Brexit is showing its first consequences in Northern Ireland. There are shortages in the delivery of certain foods in some parts of the British province. Large retail chains have now made a dramatic appeal to London.
The exit of Great Britain from the EU internal market shows the first consequences in Northern Ireland: empty supermarket shelves. The big chains Tesco, Sainsbury’s, Asda, Iceland, Co-Op and Marks & Spencer have now issued a letter to the British government warning of food shortages.
The government in London must intervene urgently to prevent a “significant supply disruption” in the coming months, said the heads of the retail chains in a letter to Cabinet Minister Michael Gove.
In the meantime there are increasing difficulties in trading
Great Britain had finally left the EU internal market and the European customs union at the turn of the year. At the same time, a trade agreement negotiated between the EU and London came into force on January 1, which allows both sides to trade and exchange goods without quotas and tariffs.
But it’s not as smooth and, above all, unbureaucratic as it was before Brexit. There are now increasing difficulties in trade due to customs regulations, food safety regulations and VAT.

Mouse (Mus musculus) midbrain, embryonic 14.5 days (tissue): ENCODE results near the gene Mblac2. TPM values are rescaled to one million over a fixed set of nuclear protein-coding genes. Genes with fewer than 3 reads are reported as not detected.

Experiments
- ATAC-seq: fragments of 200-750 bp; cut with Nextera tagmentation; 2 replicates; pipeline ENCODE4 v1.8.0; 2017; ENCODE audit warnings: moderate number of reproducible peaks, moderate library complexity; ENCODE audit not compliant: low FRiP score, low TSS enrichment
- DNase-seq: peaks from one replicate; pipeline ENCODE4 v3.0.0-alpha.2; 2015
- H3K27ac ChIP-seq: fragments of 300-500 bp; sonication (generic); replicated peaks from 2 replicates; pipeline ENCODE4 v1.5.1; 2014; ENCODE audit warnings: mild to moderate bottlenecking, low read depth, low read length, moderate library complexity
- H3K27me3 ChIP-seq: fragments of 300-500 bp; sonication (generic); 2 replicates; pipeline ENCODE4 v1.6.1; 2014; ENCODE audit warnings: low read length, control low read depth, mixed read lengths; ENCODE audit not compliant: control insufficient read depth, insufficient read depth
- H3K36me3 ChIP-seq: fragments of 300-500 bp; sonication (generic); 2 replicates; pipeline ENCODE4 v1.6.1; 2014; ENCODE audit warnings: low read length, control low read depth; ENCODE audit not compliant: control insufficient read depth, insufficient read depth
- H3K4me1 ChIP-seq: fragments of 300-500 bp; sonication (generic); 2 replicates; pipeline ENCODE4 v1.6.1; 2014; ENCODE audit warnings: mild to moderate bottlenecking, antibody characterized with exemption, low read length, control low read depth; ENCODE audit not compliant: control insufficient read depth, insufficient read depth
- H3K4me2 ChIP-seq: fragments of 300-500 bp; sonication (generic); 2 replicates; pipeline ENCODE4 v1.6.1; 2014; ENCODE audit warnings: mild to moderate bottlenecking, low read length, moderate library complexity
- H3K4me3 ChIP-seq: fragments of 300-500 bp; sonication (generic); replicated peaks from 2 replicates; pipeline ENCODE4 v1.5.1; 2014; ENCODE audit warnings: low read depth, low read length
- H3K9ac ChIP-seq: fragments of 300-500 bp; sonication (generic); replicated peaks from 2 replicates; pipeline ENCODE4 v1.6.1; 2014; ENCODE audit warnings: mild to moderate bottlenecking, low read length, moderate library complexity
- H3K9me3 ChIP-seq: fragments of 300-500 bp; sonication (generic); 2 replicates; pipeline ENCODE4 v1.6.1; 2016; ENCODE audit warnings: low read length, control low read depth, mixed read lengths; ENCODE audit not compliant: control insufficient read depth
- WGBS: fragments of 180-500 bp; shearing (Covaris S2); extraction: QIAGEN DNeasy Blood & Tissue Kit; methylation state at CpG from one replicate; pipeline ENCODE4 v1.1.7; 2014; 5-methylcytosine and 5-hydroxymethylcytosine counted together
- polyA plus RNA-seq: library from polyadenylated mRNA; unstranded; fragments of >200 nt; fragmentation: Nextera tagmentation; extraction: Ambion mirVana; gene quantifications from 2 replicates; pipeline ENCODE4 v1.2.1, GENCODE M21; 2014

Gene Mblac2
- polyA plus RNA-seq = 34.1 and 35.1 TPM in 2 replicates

Problems with imports from the UK
Northern Ireland is particularly badly affected. Transitional rules still apply to the British province in order to avoid a hard border with the EU member Ireland. However, the shelves of some supermarkets in Northern Ireland are already empty due to the difficulty of importing fresh goods from the UK due to new bureaucratic hurdles.
Because Northern Ireland is in a special situation: the province is part of the United Kingdom, but according to the exit agreement it is treated according to the rules of the EU customs union and the internal market. This is to prevent a hard border with the EU member Republic of Ireland and a flare-up of the Northern Ireland conflict.
But that also means that the movement of goods between Northern Ireland and the rest of Great Britain must be controlled, from customs declarations to health certificates for animal food products.
In view of the grace period ending on March 31st for simplified controls on food deliveries from the EU to Northern Ireland, the retail chains are now calling for an early agreement on a long-term solution with the EU, more time to build the new system and help with coping the new bureaucratic hurdles. Otherwise, delivery bottlenecks are inevitable.
“From color to black and white television”
UK Food and Beverage Association Chairman Ian Wright told a House of Commons committee that Northern Ireland was about to go back to “from color to black and white” in terms of food diversity.
He knew from a large British company that preparations for an export to the EU, which took three hours before Brexit, now take five days. That has to change. “If we don’t see progress, costs will go up. Choice will decrease and so will quality,” he warned. That is not good for anyone.
The UK government said it has formed a team that is working with the supermarkets, the food industry and the executive branch in Northern Ireland to solve the problems.